Power of Attorney: That Conversation You Don’t Want to Have With Elderly Parents

Mar 22, 2016

Power of Attorney: That Conversation You Don’t Want to Have With Elderly Parents

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Many elderly and aging parents are unwilling to talk with their children about their plans – if they even have any - for when they can no longer make decisions for themselves. It can be an uncomfortable conversation that no one wants to have, but it must happen before any complications arise.

What exactly is Power of Attorney?

A Power of Attorney, often-abbreviated POA, is nicely described by NOLO. It is a legal document that allows your parents to give someone they chose to act in their place in the instance they are no longer able to handle their own matters. They are durable powers, which means that in the case your parents become mentally incapacitated, the powers will continue to be in effect for medical and financial decisions.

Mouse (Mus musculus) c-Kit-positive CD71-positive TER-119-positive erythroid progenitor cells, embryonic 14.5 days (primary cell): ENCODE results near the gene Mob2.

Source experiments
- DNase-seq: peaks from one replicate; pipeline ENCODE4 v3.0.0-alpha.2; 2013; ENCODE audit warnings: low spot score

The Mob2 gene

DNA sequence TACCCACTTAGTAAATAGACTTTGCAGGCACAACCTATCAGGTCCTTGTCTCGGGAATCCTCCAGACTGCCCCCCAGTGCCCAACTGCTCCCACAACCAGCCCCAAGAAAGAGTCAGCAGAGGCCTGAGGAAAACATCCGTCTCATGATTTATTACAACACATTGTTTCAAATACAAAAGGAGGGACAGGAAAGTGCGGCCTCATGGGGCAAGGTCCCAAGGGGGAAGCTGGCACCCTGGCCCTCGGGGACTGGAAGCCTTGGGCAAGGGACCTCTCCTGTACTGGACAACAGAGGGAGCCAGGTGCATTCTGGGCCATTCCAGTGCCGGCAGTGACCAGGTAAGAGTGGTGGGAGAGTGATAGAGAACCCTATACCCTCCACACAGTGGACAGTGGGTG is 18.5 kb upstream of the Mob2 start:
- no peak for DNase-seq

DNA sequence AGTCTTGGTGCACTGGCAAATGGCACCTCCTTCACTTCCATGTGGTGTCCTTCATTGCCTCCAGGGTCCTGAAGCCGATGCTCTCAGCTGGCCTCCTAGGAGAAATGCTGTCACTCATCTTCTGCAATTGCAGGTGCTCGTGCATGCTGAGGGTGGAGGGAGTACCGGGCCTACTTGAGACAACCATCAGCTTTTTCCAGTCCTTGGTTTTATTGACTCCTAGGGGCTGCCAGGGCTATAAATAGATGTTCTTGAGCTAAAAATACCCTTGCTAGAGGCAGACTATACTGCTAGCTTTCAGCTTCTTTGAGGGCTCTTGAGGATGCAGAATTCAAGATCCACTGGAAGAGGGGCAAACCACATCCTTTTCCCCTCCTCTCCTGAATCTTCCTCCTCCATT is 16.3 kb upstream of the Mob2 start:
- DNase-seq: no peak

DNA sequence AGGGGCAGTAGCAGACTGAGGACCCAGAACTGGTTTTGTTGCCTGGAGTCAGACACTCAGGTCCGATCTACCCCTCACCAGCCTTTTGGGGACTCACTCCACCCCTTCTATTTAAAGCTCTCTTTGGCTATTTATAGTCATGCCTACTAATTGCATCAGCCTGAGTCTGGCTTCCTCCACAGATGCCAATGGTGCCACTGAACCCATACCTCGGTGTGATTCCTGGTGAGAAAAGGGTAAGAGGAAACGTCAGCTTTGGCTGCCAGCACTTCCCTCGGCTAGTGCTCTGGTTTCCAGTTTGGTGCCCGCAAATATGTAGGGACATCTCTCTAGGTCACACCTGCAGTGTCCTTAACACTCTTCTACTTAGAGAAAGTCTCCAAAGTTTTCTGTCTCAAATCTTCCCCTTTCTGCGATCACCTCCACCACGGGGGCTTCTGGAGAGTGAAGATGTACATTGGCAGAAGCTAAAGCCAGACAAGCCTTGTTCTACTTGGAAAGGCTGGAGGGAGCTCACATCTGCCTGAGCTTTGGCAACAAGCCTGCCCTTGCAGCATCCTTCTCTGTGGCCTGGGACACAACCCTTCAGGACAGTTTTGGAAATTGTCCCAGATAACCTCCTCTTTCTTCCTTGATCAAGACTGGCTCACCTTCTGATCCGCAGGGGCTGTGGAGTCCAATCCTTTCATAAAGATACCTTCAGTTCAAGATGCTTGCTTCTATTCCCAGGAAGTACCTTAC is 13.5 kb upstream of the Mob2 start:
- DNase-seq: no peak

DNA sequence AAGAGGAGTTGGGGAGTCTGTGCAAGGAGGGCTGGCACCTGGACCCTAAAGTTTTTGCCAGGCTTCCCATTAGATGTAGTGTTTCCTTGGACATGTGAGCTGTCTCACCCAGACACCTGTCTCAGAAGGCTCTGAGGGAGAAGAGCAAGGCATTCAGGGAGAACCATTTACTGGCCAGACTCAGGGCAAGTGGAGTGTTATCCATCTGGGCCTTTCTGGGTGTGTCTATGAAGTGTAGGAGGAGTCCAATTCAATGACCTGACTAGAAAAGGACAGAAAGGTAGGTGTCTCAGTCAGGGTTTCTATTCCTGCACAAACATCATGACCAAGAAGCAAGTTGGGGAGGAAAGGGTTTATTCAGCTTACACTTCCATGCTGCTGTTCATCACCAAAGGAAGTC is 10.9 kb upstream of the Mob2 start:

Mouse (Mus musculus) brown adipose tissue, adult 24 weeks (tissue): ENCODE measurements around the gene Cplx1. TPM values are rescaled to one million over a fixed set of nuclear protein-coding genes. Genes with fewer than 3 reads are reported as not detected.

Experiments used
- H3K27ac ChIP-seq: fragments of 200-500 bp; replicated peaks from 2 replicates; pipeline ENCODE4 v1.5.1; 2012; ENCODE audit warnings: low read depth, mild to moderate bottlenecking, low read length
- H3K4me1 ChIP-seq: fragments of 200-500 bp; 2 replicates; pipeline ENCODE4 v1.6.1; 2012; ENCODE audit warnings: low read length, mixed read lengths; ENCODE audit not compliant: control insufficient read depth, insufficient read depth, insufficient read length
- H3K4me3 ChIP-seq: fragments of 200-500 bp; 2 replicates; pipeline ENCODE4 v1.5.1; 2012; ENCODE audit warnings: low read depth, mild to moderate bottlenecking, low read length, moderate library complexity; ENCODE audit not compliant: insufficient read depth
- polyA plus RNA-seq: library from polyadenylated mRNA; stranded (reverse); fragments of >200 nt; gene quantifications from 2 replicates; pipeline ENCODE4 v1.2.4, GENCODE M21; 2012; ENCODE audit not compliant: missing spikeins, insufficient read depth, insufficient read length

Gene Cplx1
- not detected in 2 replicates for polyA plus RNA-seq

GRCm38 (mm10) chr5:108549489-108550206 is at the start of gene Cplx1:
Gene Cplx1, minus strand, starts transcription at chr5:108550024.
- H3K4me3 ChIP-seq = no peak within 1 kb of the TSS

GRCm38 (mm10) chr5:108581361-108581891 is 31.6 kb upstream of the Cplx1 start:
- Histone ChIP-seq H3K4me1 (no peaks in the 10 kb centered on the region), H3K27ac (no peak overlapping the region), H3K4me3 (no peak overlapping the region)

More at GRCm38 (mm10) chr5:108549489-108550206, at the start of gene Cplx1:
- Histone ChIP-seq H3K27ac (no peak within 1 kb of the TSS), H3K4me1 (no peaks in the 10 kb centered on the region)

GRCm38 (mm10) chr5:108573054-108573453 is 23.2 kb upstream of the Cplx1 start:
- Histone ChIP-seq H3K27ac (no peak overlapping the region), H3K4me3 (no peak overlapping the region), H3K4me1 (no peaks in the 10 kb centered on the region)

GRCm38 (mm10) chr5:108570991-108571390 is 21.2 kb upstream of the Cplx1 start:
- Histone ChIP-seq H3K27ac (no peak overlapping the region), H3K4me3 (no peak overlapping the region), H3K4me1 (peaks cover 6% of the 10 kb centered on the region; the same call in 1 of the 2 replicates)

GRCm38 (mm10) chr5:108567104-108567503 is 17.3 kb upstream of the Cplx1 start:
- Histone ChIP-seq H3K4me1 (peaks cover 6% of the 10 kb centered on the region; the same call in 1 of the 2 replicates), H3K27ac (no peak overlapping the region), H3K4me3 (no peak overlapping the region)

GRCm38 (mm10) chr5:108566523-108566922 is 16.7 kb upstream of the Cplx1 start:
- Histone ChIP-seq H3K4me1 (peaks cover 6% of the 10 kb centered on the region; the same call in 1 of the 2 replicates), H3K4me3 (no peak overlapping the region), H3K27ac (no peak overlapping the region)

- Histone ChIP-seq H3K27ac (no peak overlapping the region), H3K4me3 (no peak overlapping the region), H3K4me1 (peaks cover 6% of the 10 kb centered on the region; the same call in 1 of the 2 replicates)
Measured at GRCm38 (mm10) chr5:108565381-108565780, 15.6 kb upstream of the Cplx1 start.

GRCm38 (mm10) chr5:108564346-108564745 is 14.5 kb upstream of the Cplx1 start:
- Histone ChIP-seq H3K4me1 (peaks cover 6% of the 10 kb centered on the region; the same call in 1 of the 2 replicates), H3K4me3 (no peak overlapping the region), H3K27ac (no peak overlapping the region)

Starting the Conversation 

It is important to find a way to talk to your parents while they are still able to make their own decisions, but it can be very difficult to start that conversation.

One way to begin would be to accompany your parents to doctor’s appointments or lawyer’s visits and ask if there is anything you can do to help. It shows them that you are interested and making an effort to know what is happening in their life. By doing so, it creates an atmosphere of trust, acceptance, and understanding that will reduce the awkwardness when you start the conversation.

You should also figure out what information you are looking for. Do you need to find out if your parents have chosen their power of attorney? Or maybe you know that you have been selected as their POA, but don’t have all the information you need to properly take care of their affairs. By first determining what information you need, it can be easier to determine the next step.

4 Helpful Tips for the Talk